We have received numerous questions regarding bank safety and insurance coverage on deposits. These consumer concerns are warranted; given the highly publicized meltdown of the sub prime mortgage market, housing market crisis, IndyMac Bank issues, state of the overall banking industry, etc. I want to take this opportunity to address some of the more frequently asked questions.
Are my funds insured? The Federal Deposit Insurance Corporation (F.D.I.C.) insures deposits at member banks. Make sure that your bank is F.D.I.C. insured. The F.D.I.C. does not insure stocks, bonds, mutual funds, life insurance policies or annuities. The basic insurance amount is $100,000 per depositor per insured bank. The F.D.I.C. provides separate insurance coverage for deposits held in different categories of ownership; $100,000 for individual accounts, an additional $100,000 for joint accounts, and an additional $250,000 for Individual Retirement Accounts; Revocable Trust Accounts (Payable on death accounts, Living Trusts or Family Trusts) may also be covered up to $100,000. Contact the F.D.I.C. at 1-877-275-3342 for more information. Your bank may also offer private insurance for deposits in excess of F.D.I.C. limits.
Is F.D.I.C. insurance safe? Yes, the F.D.I.C. is an independent agency of the United States Government backed by the full faith and credit of the Unites States Government.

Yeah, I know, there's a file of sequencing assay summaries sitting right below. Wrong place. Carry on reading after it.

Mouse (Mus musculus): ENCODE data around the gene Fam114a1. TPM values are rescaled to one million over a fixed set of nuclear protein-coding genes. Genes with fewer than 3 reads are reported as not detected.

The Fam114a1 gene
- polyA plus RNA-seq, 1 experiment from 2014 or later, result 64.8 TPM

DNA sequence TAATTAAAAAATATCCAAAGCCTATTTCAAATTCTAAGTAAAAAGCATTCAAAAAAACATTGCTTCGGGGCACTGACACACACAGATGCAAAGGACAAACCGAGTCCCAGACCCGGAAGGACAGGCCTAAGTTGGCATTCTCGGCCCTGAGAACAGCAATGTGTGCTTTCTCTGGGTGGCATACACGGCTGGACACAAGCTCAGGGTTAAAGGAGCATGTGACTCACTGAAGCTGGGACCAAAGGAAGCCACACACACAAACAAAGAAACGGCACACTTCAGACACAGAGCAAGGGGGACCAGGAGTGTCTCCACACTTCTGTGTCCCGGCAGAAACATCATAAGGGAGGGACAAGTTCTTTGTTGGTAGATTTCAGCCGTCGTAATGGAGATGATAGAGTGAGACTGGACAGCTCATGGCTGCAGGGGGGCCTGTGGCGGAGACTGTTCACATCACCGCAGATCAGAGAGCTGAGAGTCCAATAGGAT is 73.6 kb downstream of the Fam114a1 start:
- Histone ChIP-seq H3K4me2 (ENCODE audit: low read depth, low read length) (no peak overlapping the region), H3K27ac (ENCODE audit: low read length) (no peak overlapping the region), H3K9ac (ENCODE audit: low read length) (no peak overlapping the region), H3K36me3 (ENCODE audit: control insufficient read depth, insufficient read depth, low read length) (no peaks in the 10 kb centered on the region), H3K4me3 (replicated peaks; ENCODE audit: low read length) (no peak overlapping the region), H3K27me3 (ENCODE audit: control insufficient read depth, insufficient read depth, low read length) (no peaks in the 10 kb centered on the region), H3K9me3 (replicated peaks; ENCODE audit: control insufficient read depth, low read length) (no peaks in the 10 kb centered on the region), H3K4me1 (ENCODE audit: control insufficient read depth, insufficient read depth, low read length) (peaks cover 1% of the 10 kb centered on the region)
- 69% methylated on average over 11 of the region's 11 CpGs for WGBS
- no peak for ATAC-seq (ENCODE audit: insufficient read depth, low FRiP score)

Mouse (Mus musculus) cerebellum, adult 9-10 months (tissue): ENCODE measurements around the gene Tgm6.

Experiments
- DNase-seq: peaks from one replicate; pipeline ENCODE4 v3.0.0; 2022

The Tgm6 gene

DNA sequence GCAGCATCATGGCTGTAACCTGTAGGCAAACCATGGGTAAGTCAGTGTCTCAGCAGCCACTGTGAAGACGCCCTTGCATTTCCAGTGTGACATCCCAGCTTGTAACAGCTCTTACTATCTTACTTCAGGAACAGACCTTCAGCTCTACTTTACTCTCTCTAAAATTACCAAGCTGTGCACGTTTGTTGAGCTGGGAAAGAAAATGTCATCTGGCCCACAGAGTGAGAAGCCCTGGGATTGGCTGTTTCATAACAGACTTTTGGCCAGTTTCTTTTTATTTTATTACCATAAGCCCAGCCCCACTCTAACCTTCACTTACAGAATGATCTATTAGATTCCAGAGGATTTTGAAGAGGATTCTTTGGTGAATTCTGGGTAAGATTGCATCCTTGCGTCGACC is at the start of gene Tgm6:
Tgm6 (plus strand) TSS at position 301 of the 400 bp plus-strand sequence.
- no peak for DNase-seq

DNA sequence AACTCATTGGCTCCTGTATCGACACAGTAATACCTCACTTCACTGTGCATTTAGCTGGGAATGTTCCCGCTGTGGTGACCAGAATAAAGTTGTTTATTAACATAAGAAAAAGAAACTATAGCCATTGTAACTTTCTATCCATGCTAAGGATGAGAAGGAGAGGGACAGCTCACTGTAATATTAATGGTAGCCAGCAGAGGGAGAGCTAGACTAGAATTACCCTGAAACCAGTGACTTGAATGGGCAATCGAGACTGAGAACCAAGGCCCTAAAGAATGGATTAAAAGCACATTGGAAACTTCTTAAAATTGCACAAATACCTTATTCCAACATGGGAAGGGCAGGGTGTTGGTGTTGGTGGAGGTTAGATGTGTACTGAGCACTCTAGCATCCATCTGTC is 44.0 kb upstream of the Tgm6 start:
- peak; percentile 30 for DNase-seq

Is my bank safe? All F.D.I.C. insured banks must meet standards for financial strength and stability. The F.D.I.C. considers capital, asset quality, management, earnings, liquidity, and sensitivity to market risk in determining safety and soundness. Although F.D.I.C. ratings on individual banks are confidential, several independent companies provide bank safety ratings. Two such companies are BauerFinancial Inc. and Bankrate.com, both of which can be accessed by Internet. I encourage you to look up the safety rating of your bank.
Should I always place my deposits at the institution paying the highest rate? No. You should be aware of the correlation between return and risk. Beware of “irrational” deposit pricing. If a rate is significantly higher than the rates being paid by other local banks, it could be a “red flag” indicating liquidity problems at that financial institution. If the rate sounds too good to be true, it probably is.
Are Kentucky banks safe? Kentucky has historically been one of the highest ranking states for bank safety and soundness. Kentucky’s real estate market has not had the volatility of Florida, California, Nevada, etc. Kentucky banks typically invest funds in the form of loans within their local communities, have first hand knowledge of their local economies and are key figures in their local communities.
If you have concerns, contact your local banker, who will be there for you.
John Manning, PresidentBedford Loan and Deposit Bank